Killer of Sheep Charles Burnett

Killer of Sheep Charles Burnett
Though screened very rarely outside of underground circuits and its initial festival run, Killer of Sheep, Charles Burnett's wildly independent debut film—shot while he was a grad-student at UCLA—has established an esteemed notoriety and critical reputation. In its time, this enigmatic study of social ennui and the imposed invisible barriers of class systems and geography in South Central Los Angeles, played as an avant-garde work of sorts; intriguing for its sheer ingenuity and authentic, ingenuous portrayal of people barely trudging forward more on instinct than will.

Stylistically, Burnett frames his guided improvisations with a post-neorealist, alterna-doc eye, utilizing bizarre close-ups and low angles to witness action that rarely seems to have a set destination. His protagonist, Stan (Henry G. Sanders), works at an abattoir—hence the title—but shows little interest in his wife (Kaycee Moore) or much of anything other than fixing his friend's car and reluctantly performing household handyman duties, which Burnett often captures with an almost sexual, objectifying eye.

Outside the children travel in packs, jumping on roofs and having rock fights, whimsically ignoring the dangerous implications of their casual shenanigans. In such, their carefree attitude, which eventually succumbs to the banal, yet bizarre (Burnett has a propensity for capturing the piecemeal aspect of their surroundings, like cars without windshields), reality of an adult life, is like that of the sheep that Stan chases down for slaughter.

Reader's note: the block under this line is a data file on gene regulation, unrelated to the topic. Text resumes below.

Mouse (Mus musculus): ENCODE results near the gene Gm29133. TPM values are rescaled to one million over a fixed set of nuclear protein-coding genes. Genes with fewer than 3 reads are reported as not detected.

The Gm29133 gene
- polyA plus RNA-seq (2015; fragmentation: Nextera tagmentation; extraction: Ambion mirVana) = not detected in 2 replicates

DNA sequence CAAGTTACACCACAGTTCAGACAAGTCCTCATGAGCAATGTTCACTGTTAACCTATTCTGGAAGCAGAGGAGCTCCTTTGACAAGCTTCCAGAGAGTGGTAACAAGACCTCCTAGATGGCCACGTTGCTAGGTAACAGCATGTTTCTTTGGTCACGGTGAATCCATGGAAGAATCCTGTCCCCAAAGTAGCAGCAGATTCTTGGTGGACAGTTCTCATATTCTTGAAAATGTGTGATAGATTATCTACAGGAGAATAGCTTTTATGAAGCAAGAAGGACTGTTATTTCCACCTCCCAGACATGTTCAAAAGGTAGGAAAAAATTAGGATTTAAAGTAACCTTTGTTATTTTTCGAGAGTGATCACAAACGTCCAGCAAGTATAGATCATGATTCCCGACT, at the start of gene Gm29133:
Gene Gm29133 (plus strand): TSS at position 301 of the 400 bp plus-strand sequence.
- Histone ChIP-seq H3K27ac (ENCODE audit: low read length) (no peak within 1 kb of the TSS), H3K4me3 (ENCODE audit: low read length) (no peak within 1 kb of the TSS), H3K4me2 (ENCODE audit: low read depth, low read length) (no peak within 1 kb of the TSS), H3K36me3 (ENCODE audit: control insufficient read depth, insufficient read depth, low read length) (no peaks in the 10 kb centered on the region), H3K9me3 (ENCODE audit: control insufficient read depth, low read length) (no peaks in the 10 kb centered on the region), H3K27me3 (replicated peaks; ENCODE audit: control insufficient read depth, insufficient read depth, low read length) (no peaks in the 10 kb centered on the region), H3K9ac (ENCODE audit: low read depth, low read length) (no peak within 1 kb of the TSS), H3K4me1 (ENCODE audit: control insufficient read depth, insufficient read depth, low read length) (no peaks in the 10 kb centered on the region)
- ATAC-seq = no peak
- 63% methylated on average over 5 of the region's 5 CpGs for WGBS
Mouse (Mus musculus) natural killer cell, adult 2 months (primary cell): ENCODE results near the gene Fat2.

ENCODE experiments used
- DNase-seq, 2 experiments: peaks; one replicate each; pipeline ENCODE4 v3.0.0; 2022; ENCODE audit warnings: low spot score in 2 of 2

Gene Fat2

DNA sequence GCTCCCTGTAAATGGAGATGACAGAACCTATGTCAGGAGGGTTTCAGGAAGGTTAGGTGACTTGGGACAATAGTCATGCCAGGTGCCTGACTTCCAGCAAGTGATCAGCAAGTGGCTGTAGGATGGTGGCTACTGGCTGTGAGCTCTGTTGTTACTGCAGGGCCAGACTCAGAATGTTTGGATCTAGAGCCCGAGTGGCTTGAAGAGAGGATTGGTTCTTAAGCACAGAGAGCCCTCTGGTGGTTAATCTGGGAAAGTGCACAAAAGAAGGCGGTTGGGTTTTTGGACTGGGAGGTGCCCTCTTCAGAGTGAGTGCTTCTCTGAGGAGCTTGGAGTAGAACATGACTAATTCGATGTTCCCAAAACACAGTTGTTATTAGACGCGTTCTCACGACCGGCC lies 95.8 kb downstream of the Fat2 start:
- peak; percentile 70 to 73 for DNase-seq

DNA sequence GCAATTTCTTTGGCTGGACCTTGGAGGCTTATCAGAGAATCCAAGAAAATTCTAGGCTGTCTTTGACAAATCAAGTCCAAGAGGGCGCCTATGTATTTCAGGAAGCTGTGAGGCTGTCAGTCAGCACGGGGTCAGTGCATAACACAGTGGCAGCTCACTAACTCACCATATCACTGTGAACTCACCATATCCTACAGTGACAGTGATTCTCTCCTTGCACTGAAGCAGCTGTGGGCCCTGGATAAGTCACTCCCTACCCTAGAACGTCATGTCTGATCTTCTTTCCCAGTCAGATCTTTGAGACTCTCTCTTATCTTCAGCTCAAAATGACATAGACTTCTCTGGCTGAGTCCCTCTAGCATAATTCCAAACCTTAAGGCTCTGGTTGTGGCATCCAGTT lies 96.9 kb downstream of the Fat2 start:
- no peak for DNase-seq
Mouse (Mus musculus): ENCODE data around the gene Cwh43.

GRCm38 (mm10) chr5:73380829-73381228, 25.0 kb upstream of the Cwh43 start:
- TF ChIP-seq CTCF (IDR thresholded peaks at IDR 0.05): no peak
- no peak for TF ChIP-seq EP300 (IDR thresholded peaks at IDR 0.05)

The oppressor is that of life rather than anything specifically political, adding existential indifference to a text that initially might seem like an exploration of social subjugation. These characters are less victims than they are just people surviving with the unspoken knowledge that life is what it is. The lack of glamour merely makes childish hope and idealism less of a distraction.

And while the juxtaposition of scenes doesn't specifically guide a telling narrative, Burnett's musical selections—including Dinah Washington and Paul Robeson, to name a couple—often spell out the intention of any given scene; especially those shown within the abattoir. Oddly enough, the inclusion of these songs is, in part, why Killer of Sheep has received such limited exposure—Burnett never obtained clearance to use them prior to screening the film in festivals.

In a modern context, Charles Burnett's directorial debut is mostly intriguing for the time it captured—late '70s South Central L.A.—giving a cinematic framework for a minor movement—mostly emulated by Burnett's UCLA classmates at the time—and capturing a place before the populist urban films of the late '80s and early '90s gave it a very different aesthetic and feeling.

Killer of Sheep screens at the TIFF Bell Lightbox as part of the LA Rebellion: Creating a New Black Cinema retrospective at 1pm on February 2nd, 2013, and will feature an introduction from Cameron Bailey. (Milestone Film)